Friday, October 06, 2006

"Black Girl Lost" (© Nas)

I got off the phone with my younger sister at around 10:30pm last night. It was well past her bedtime, but she was studying for an exam she has at some point this morning. We had the longest phone conversation to date and I felt I had to share it with you all because I value your advice.

Sister Smartness turned 13 earlier this year. She’ll be graduating from elementary school next year and is beginning to seriously consider private high schools where the student body makeup is largely Caucasian and affluent. Somehow, Sister Smartness got wind of several exceptional private schools in New York City and all of them seem to harbor students that have little in common with her. I’ve secretly had the desire for her to attend one of these schools, but I’ve never spoken to her explicitly about this. I want the education offered by these schools for my sister because I believe in my heart that the learning experience would be phenomenal. I was taken aback, however, when during our conversation yesterday she named two schools that I had never heard of: The Trinity School (NYC) and the Birch Wathen Lenox School (NYC).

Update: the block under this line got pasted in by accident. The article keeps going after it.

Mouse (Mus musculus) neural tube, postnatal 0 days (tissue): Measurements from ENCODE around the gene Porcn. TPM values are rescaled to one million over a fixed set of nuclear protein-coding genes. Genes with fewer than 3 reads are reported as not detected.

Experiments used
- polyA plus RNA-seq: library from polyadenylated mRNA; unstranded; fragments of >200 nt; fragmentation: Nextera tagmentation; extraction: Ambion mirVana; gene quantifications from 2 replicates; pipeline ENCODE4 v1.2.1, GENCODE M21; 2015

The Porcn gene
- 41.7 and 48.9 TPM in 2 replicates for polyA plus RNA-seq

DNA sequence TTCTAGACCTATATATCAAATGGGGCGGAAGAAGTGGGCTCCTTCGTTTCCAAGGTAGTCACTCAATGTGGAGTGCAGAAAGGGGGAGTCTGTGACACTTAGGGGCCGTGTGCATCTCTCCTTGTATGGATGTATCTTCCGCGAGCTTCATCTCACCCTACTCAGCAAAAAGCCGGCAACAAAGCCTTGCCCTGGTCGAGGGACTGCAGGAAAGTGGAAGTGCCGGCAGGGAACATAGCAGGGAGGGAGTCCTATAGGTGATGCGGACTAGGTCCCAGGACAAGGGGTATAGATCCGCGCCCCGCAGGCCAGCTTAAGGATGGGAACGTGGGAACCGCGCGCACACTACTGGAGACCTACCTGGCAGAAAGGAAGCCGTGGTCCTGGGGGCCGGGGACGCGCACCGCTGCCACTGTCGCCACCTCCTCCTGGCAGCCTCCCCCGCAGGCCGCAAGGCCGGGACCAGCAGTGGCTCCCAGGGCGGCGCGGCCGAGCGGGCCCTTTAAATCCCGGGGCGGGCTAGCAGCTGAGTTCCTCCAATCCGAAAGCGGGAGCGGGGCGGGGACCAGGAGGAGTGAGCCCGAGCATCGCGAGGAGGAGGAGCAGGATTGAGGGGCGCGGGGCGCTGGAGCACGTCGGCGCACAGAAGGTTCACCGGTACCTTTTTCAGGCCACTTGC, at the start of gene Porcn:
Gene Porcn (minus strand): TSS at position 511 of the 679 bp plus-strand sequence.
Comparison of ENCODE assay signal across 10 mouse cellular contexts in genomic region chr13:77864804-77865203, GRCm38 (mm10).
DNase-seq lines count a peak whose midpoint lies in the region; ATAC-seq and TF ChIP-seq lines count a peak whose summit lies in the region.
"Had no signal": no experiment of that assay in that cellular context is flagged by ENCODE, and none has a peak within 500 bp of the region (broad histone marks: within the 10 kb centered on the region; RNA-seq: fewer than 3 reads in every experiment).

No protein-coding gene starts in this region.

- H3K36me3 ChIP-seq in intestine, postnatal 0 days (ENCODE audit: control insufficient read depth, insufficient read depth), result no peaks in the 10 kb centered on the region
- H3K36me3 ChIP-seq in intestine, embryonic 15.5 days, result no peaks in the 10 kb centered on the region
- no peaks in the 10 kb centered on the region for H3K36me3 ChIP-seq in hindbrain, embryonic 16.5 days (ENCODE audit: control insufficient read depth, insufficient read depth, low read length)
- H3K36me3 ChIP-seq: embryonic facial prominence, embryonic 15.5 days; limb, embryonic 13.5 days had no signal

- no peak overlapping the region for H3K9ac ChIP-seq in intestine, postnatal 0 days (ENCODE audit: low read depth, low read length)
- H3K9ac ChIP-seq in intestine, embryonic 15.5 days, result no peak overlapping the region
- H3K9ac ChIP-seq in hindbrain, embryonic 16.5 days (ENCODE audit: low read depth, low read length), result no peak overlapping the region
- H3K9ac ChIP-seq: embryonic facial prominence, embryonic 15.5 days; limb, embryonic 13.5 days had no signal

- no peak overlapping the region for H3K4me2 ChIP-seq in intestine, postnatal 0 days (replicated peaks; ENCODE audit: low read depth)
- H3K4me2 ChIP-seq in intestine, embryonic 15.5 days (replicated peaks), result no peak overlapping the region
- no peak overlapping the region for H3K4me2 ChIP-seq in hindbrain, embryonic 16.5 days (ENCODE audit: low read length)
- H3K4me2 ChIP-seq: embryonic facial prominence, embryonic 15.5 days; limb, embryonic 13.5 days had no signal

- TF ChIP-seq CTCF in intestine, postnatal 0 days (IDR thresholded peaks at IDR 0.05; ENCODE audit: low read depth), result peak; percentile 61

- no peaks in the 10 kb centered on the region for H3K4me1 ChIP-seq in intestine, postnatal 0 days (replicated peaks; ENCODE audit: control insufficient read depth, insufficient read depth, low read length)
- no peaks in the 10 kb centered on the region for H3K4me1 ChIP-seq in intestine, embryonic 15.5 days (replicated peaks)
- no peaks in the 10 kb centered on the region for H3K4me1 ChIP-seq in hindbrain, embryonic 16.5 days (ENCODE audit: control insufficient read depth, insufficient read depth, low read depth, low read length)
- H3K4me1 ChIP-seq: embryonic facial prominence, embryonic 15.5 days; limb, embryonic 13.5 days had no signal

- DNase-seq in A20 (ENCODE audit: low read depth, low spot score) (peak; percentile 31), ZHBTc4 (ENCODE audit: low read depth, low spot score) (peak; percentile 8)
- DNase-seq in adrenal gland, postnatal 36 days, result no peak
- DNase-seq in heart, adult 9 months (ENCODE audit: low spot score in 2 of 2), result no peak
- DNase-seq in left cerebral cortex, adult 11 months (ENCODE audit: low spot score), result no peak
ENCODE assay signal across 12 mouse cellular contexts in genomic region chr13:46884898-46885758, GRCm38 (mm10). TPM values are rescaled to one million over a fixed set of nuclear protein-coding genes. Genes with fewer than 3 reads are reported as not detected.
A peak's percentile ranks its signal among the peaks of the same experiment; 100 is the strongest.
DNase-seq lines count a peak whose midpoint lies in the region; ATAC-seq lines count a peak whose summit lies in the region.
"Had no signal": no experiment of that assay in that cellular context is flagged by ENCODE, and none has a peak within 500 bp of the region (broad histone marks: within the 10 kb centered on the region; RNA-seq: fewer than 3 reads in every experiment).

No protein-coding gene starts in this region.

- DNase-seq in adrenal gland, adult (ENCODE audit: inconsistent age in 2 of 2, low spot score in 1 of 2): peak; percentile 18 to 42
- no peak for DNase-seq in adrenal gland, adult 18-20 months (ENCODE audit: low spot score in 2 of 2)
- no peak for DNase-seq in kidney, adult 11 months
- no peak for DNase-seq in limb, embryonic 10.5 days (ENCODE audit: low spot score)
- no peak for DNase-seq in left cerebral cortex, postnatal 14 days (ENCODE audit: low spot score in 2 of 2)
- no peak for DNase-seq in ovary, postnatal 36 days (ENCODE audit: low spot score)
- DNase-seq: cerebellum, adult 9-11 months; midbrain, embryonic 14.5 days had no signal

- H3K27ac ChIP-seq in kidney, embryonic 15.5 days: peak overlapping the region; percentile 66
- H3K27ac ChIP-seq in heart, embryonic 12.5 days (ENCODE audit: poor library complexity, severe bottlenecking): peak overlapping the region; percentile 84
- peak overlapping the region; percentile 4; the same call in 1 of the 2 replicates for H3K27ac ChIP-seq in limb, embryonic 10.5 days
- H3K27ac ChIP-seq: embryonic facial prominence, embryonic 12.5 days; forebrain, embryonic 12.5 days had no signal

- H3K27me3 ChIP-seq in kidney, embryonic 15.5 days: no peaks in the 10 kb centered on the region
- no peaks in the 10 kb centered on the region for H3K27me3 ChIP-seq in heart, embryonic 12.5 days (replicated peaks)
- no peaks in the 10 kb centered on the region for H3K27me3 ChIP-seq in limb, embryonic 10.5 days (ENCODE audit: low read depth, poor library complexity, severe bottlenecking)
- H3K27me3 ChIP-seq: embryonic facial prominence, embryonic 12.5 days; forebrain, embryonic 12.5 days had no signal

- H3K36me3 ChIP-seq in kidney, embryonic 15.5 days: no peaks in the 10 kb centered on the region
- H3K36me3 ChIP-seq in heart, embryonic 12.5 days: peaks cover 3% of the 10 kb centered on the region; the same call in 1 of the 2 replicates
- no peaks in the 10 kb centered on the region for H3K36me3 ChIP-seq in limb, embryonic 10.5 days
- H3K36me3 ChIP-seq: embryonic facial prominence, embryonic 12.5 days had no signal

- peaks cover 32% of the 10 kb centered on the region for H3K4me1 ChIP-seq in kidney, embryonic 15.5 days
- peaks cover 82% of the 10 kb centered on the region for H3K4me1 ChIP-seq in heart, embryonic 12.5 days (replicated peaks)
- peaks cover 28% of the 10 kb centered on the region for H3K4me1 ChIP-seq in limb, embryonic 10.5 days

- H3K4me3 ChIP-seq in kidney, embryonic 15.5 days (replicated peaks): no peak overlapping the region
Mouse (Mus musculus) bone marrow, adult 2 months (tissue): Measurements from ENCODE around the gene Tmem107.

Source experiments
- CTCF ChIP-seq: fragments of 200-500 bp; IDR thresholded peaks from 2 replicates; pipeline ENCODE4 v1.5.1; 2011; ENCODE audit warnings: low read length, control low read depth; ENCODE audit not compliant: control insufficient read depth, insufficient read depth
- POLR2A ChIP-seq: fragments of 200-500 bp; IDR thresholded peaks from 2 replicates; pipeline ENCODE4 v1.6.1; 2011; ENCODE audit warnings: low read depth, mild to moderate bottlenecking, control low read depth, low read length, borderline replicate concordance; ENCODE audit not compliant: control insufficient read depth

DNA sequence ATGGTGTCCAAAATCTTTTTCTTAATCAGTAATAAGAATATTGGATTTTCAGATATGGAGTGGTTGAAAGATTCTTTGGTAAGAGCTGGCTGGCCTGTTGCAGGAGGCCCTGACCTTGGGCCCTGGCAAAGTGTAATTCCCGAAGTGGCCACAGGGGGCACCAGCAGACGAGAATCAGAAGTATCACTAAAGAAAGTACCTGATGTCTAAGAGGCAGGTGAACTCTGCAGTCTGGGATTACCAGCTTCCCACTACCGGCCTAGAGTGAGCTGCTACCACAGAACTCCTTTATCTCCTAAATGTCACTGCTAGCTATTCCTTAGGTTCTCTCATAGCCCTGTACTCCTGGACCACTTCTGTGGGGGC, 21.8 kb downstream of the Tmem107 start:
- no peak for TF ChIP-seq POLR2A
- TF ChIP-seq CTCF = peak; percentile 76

I did a bit of research and discovered that both of these schools are exceptional. The tuition at these schools also happens to be in the $25k+ range. But my worry has little to do with the cost of her education. I’m more concerned about how this exposure to children so different from herself at such an impressionable age will affect her.

Your thoughts/opinions on this would be most appreciated.


Brother Lightness said...

The younger the exposure the easier the transition. Better she gets that experience now than in college or the workplace.

qwerty said...

Why does she want to go to those schools? Did she tell you? Yeah, they have stellar academic reputations, but so does Stuyvesant. So does Brooklyn Tech. So does Bronx Science. So does Midwood.

The younger the exposure the easier the transition.

$100k to be amongst whites seems a tad... extra, no?

Anonymous said...

(rak here. I need to re-memorize my login)
btw, Of the many schools I've known non-white graduates of, Trinity's graduates (all 2...) have most often expressed a sense of being ostracized.

Better to get that transition early as brother lightness notes, but also better to look for schools where that transition is as smooth as possible--I don't know about the two you mention.